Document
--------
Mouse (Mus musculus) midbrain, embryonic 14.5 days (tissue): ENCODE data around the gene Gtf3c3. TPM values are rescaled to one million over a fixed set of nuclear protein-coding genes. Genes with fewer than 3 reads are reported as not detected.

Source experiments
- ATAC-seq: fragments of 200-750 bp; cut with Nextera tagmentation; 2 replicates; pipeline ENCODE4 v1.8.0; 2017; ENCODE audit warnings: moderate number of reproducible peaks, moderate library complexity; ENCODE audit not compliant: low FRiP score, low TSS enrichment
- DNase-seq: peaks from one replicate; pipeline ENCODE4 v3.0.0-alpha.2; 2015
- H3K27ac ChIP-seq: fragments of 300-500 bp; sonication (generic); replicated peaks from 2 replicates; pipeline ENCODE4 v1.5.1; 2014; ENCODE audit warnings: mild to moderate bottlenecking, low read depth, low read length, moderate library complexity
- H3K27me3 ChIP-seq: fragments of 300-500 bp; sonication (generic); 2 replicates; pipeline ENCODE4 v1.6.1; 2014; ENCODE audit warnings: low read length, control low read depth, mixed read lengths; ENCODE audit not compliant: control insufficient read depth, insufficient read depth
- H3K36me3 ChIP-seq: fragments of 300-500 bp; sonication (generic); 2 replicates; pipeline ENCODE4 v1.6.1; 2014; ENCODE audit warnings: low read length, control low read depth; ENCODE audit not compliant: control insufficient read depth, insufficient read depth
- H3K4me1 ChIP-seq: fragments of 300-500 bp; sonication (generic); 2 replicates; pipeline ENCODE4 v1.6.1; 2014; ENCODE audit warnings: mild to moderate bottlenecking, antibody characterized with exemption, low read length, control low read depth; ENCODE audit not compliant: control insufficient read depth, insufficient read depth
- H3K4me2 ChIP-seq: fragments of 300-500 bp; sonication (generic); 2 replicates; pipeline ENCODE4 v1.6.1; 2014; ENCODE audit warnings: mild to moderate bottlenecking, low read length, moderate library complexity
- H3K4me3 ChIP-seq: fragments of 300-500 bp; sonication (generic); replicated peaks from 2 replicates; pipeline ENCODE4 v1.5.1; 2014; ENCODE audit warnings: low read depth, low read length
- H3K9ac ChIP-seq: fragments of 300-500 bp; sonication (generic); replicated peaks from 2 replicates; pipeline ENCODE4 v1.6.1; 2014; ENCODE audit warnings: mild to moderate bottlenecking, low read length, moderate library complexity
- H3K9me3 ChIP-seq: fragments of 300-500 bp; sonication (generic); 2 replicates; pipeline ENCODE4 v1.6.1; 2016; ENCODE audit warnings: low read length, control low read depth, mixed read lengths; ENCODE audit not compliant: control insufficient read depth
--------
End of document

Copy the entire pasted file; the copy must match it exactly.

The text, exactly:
Mouse (Mus musculus) midbrain, embryonic 14.5 days (tissue): ENCODE data around the gene Gtf3c3. TPM values are rescaled to one million over a fixed set of nuclear protein-coding genes. Genes with fewer than 3 reads are reported as not detected.

Source experiments
- ATAC-seq: fragments of 200-750 bp; cut with Nextera tagmentation; 2 replicates; pipeline ENCODE4 v1.8.0; 2017; ENCODE audit warnings: moderate number of reproducible peaks, moderate library complexity; ENCODE audit not compliant: low FRiP score, low TSS enrichment
- DNase-seq: peaks from one replicate; pipeline ENCODE4 v3.0.0-alpha.2; 2015
- H3K27ac ChIP-seq: fragments of 300-500 bp; sonication (generic); replicated peaks from 2 replicates; pipeline ENCODE4 v1.5.1; 2014; ENCODE audit warnings: mild to moderate bottlenecking, low read depth, low read length, moderate library complexity
- H3K27me3 ChIP-seq: fragments of 300-500 bp; sonication (generic); 2 replicates; pipeline ENCODE4 v1.6.1; 2014; ENCODE audit warnings: low read length, control low read depth, mixed read lengths; ENCODE audit not compliant: control insufficient read depth, insufficient read depth
- H3K36me3 ChIP-seq: fragments of 300-500 bp; sonication (generic); 2 replicates; pipeline ENCODE4 v1.6.1; 2014; ENCODE audit warnings: low read length, control low read depth; ENCODE audit not compliant: control insufficient read depth, insufficient read depth
- H3K4me1 ChIP-seq: fragments of 300-500 bp; sonication (generic); 2 replicates; pipeline ENCODE4 v1.6.1; 2014; ENCODE audit warnings: mild to moderate bottlenecking, antibody characterized with exemption, low read length, control low read depth; ENCODE audit not compliant: control insufficient read depth, insufficient read depth
- H3K4me2 ChIP-seq: fragments of 300-500 bp; sonication (generic); 2 replicates; pipeline ENCODE4 v1.6.1; 2014; ENCODE audit warnings: mild to moderate bottlenecking, low read length, moderate library complexity
- H3K4me3 ChIP-seq: fragments of 300-500 bp; sonication (generic); replicated peaks from 2 replicates; pipeline ENCODE4 v1.5.1; 2014; ENCODE audit warnings: low read depth, low read length
- H3K9ac ChIP-seq: fragments of 300-500 bp; sonication (generic); replicated peaks from 2 replicates; pipeline ENCODE4 v1.6.1; 2014; ENCODE audit warnings: mild to moderate bottlenecking, low read length, moderate library complexity
- H3K9me3 ChIP-seq: fragments of 300-500 bp; sonication (generic); 2 replicates; pipeline ENCODE4 v1.6.1; 2016; ENCODE audit warnings: low read length, control low read depth, mixed read lengths; ENCODE audit not compliant: control insufficient read depth